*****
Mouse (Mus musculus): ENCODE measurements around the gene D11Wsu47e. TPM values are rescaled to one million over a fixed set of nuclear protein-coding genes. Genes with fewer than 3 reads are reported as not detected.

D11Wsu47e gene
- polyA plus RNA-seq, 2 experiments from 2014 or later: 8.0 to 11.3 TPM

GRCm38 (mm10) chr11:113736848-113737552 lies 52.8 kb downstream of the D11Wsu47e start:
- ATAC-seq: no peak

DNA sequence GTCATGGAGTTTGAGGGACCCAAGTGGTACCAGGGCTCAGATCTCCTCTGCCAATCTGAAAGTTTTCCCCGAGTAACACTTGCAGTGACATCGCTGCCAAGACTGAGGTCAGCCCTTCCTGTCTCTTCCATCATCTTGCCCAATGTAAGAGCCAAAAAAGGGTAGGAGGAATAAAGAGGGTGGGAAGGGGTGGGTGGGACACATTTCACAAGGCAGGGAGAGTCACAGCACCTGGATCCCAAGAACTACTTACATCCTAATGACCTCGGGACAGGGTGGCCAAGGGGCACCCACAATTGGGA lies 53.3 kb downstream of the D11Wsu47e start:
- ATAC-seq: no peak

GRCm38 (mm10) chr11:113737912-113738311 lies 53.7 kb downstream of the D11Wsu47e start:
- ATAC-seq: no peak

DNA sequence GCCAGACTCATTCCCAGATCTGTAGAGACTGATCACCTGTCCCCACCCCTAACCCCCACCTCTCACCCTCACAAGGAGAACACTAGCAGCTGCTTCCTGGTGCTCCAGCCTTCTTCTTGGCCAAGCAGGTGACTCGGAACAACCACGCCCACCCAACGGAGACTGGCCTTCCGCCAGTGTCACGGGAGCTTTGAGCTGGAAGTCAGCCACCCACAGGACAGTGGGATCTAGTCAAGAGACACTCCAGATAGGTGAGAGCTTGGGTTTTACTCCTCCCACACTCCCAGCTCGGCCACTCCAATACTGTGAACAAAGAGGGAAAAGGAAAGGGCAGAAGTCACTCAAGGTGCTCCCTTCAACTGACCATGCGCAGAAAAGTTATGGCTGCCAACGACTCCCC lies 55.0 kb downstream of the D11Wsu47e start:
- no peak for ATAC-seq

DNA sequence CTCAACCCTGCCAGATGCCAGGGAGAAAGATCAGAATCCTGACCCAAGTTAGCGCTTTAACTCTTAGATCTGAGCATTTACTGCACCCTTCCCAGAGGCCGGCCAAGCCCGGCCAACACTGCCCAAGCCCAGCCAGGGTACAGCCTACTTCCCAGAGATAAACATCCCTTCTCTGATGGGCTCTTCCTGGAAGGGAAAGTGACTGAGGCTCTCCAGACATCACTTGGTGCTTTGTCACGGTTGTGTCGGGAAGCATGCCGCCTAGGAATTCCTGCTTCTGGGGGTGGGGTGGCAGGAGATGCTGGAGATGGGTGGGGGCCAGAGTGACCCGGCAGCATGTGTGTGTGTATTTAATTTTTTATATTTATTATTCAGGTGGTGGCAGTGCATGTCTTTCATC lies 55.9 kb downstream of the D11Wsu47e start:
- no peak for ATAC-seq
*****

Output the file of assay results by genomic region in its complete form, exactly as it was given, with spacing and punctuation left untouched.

Mouse (Mus musculus): ENCODE measurements around the gene D11Wsu47e. TPM values are rescaled to one million over a fixed set of nuclear protein-coding genes. Genes with fewer than 3 reads are reported as not detected.

D11Wsu47e gene
- polyA plus RNA-seq, 2 experiments from 2014 or later: 8.0 to 11.3 TPM

GRCm38 (mm10) chr11:113736848-113737552 lies 52.8 kb downstream of the D11Wsu47e start:
- ATAC-seq: no peak

DNA sequence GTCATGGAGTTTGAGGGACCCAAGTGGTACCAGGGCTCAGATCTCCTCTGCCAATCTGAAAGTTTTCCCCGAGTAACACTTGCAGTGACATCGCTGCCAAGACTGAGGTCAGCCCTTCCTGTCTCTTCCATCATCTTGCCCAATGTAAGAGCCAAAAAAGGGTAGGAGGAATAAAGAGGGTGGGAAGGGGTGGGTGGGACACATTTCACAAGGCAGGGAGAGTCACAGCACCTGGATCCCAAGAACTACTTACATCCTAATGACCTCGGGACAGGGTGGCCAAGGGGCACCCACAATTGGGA lies 53.3 kb downstream of the D11Wsu47e start:
- ATAC-seq: no peak

GRCm38 (mm10) chr11:113737912-113738311 lies 53.7 kb downstream of the D11Wsu47e start:
- ATAC-seq: no peak

DNA sequence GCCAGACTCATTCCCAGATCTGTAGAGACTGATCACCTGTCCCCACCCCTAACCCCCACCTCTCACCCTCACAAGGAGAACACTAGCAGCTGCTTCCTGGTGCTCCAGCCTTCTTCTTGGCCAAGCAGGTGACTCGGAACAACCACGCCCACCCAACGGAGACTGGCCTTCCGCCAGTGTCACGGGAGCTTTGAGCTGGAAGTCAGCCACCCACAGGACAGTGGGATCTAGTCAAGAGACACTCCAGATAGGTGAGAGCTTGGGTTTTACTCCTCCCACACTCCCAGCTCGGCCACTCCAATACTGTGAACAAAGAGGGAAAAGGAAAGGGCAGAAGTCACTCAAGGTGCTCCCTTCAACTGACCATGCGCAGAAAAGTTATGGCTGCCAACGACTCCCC lies 55.0 kb downstream of the D11Wsu47e start:
- no peak for ATAC-seq

DNA sequence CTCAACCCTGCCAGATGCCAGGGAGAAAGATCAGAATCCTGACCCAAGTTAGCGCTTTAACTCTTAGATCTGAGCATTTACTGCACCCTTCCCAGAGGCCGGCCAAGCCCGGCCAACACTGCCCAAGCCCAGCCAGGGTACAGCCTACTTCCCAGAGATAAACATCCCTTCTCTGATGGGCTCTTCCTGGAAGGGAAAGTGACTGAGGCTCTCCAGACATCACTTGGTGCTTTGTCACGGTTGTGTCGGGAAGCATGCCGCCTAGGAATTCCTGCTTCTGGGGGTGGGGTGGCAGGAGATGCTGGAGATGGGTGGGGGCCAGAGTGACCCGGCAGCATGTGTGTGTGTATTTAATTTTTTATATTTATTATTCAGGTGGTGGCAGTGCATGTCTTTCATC lies 55.9 kb downstream of the D11Wsu47e start:
- no peak for ATAC-seq